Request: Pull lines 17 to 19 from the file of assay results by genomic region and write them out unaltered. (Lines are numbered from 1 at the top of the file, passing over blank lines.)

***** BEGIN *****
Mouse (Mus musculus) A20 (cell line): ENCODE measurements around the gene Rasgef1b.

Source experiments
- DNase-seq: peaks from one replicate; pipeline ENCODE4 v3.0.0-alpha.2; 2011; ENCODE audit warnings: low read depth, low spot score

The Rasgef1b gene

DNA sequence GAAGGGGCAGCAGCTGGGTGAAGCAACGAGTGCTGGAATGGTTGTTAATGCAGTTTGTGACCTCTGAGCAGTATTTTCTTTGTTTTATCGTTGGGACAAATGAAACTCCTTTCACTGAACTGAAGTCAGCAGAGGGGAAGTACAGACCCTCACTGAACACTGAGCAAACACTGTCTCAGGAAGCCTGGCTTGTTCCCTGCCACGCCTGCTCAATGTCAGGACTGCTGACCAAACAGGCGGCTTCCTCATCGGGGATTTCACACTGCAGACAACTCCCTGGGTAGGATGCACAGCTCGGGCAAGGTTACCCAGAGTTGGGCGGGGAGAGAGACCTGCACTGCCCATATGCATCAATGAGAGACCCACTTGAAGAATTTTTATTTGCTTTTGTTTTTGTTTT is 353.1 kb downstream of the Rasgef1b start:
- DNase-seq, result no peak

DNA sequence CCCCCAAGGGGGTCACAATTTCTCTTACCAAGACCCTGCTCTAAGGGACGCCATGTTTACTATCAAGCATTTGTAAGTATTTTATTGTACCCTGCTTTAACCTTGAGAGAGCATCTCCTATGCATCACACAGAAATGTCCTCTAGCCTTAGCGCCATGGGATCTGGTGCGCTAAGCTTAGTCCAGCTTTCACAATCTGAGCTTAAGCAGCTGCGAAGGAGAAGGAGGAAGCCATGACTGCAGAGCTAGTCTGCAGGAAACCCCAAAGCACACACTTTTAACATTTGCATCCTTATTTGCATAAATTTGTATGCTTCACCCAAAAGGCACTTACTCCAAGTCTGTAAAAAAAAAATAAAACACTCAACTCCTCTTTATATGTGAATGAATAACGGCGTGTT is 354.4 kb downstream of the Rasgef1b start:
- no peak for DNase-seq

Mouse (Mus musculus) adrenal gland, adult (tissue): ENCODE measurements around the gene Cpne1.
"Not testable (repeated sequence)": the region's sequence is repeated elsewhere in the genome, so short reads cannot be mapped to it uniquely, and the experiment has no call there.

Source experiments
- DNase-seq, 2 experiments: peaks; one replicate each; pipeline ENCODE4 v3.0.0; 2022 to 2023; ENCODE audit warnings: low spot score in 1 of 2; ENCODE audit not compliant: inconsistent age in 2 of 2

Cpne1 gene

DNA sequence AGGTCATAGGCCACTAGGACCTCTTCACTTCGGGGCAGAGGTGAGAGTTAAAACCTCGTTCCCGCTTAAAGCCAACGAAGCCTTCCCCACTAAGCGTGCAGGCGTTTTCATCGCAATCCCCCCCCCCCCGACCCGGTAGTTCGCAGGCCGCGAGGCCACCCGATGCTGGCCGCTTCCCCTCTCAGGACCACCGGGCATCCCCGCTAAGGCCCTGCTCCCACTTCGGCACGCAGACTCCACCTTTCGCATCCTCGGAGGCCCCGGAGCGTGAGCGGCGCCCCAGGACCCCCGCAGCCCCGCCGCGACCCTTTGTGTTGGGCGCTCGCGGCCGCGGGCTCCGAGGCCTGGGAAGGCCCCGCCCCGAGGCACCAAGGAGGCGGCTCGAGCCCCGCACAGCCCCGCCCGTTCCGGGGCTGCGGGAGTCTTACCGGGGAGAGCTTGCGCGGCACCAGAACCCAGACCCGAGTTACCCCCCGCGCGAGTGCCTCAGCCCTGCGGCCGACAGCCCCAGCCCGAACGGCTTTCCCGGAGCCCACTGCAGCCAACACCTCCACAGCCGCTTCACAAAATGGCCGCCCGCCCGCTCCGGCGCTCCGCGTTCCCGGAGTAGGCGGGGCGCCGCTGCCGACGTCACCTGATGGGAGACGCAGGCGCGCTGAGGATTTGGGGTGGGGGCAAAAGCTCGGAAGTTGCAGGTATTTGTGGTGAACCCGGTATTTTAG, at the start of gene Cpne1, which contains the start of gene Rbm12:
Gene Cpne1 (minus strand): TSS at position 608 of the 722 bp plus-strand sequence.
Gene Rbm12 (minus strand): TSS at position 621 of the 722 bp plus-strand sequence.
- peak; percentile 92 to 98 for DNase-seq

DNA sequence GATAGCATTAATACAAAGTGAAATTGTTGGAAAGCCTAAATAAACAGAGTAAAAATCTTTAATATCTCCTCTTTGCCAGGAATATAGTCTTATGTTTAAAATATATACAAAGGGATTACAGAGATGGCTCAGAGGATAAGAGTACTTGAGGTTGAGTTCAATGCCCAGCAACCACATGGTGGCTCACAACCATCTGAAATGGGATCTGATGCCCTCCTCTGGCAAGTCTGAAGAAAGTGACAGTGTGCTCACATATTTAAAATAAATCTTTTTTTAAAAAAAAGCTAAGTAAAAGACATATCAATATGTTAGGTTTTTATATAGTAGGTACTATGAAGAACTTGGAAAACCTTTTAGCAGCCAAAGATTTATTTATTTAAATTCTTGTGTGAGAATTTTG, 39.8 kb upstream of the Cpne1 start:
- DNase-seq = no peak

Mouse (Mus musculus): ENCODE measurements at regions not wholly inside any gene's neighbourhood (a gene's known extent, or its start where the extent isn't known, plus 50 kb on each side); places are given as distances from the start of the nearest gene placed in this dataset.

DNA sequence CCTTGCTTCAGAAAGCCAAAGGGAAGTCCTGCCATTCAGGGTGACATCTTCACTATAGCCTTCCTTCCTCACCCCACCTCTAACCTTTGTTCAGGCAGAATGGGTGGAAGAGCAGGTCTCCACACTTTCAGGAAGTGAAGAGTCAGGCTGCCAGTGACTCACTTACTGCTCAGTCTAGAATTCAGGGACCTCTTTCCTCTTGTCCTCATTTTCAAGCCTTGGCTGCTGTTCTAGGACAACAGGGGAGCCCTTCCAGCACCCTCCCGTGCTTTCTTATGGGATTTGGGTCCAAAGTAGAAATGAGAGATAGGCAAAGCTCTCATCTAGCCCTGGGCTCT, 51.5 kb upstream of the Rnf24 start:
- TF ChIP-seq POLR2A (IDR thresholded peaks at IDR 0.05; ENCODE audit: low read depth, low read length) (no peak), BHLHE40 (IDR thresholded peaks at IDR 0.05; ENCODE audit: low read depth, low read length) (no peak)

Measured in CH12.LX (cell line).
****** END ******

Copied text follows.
- peak; percentile 92 to 98 for DNase-seq

DNA sequence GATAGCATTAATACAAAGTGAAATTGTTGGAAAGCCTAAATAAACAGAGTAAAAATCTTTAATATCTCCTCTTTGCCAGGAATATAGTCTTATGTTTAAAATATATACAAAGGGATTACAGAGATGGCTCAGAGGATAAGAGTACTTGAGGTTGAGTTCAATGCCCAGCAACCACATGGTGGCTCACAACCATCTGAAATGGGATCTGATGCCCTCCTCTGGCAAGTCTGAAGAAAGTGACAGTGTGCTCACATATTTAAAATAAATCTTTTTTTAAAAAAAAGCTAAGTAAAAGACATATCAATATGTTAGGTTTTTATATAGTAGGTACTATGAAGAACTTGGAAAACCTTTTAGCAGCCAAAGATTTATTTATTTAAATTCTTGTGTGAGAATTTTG, 39.8 kb upstream of the Cpne1 start:
- DNase-seq = no peak